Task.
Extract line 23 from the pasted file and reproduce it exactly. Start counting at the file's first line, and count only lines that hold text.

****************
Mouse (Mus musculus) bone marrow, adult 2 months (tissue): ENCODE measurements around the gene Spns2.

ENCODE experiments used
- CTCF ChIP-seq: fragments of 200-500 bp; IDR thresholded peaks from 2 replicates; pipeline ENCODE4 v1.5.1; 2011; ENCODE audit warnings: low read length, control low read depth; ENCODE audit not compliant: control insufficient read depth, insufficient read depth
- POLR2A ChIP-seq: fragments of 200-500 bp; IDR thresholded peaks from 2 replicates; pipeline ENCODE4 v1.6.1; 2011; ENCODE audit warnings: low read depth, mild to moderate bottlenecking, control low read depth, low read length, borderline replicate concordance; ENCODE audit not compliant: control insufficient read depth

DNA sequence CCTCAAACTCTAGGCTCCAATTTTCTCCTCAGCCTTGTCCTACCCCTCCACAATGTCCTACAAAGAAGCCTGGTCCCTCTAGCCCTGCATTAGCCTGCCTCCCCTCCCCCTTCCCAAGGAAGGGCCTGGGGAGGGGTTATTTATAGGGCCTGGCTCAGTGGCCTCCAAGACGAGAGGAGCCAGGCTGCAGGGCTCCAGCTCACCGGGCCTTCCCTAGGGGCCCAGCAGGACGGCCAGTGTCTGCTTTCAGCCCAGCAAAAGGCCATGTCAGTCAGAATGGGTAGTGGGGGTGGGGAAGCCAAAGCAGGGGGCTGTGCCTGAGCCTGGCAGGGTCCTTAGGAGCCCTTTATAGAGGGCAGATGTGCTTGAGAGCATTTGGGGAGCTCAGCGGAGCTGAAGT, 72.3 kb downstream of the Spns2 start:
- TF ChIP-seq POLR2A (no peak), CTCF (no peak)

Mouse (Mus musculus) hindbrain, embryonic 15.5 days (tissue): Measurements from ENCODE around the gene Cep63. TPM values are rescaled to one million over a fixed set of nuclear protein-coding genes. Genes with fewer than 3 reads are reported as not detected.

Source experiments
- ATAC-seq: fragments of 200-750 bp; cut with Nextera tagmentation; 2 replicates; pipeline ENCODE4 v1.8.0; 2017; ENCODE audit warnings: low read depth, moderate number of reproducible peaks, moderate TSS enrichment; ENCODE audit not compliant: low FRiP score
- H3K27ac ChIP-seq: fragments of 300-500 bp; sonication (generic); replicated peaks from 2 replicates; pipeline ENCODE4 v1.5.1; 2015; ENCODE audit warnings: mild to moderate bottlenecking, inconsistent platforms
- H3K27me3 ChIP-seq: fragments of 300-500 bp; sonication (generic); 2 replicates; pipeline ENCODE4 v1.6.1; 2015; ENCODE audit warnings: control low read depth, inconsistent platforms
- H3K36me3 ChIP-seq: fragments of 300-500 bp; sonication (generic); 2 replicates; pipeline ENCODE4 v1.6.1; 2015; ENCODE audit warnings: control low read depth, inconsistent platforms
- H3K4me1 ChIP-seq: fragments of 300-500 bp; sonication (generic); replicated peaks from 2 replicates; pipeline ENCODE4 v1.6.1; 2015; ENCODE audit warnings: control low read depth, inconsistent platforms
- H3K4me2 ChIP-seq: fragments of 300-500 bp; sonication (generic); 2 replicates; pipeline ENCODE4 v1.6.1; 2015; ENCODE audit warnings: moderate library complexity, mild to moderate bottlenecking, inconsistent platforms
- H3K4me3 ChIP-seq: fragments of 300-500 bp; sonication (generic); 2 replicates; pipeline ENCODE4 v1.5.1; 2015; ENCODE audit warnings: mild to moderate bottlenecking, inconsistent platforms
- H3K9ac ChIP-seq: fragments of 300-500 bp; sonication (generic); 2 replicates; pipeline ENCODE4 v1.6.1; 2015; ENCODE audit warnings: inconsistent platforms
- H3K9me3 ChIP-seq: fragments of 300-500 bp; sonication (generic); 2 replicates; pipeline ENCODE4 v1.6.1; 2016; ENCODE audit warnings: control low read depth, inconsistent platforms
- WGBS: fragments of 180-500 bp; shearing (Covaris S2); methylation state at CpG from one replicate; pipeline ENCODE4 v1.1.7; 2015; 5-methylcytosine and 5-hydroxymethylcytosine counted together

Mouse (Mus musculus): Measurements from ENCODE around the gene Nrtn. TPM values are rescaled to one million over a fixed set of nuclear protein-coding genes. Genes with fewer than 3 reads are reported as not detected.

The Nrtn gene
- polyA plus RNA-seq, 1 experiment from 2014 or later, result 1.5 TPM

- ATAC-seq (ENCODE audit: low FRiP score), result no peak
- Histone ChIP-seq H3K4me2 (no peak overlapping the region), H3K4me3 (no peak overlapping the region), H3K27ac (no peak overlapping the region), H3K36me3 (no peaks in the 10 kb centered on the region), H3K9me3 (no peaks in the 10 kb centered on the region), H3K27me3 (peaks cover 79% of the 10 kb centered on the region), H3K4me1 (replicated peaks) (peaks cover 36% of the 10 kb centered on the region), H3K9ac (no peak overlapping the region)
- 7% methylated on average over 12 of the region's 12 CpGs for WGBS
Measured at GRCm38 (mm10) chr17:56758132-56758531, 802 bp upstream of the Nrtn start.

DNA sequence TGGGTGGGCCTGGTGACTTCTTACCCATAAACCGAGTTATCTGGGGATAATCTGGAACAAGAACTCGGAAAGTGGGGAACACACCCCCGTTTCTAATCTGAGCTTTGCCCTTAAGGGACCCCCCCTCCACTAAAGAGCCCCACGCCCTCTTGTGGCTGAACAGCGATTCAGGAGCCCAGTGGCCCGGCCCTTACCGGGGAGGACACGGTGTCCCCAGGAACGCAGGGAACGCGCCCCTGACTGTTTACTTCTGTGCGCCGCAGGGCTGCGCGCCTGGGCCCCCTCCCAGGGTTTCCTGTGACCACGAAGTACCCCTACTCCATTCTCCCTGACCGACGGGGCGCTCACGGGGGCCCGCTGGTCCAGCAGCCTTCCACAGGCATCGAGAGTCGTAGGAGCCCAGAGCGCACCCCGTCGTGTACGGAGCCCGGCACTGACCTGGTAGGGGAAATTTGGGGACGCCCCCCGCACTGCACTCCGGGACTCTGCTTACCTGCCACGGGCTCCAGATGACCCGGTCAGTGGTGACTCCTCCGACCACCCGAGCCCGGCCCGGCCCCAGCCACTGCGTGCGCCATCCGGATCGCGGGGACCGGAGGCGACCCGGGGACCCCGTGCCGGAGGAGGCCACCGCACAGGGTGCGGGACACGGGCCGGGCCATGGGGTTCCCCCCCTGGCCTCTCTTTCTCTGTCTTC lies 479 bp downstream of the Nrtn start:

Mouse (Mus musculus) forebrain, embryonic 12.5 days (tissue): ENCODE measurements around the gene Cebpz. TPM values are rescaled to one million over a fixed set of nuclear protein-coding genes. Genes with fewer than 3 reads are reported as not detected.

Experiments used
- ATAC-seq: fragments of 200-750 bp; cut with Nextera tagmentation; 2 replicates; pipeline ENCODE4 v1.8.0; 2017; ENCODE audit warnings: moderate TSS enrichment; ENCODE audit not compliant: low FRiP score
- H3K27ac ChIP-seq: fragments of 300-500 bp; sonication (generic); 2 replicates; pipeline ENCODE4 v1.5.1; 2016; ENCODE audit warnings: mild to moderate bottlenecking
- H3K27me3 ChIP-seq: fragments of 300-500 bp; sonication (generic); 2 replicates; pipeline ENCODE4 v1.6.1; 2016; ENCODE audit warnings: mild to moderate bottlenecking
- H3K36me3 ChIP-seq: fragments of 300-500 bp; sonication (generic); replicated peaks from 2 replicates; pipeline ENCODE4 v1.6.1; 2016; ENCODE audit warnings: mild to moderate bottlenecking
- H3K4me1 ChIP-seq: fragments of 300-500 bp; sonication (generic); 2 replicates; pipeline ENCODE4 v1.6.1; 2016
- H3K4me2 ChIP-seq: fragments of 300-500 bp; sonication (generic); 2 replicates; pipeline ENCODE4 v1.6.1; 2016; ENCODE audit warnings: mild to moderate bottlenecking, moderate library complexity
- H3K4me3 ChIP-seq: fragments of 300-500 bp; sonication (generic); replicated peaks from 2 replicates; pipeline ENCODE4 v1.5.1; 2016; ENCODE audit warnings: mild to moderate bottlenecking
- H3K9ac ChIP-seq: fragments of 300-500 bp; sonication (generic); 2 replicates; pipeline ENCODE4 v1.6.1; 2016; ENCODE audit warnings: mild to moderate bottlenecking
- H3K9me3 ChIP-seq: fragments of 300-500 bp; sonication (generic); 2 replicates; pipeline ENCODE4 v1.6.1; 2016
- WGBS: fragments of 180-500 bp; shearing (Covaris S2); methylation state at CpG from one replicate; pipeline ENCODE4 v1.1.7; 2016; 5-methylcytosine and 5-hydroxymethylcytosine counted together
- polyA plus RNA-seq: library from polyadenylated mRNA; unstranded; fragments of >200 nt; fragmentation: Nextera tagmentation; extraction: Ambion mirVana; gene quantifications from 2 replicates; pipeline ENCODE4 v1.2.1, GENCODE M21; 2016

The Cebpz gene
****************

- Histone ChIP-seq H3K4me2 (no peak overlapping the region), H3K4me3 (no peak overlapping the region), H3K27ac (no peak overlapping the region), H3K36me3 (no peaks in the 10 kb centered on the region), H3K9me3 (no peaks in the 10 kb centered on the region), H3K27me3 (peaks cover 79% of the 10 kb centered on the region), H3K4me1 (replicated peaks) (peaks cover 36% of the 10 kb centered on the region), H3K9ac (no peak overlapping the region)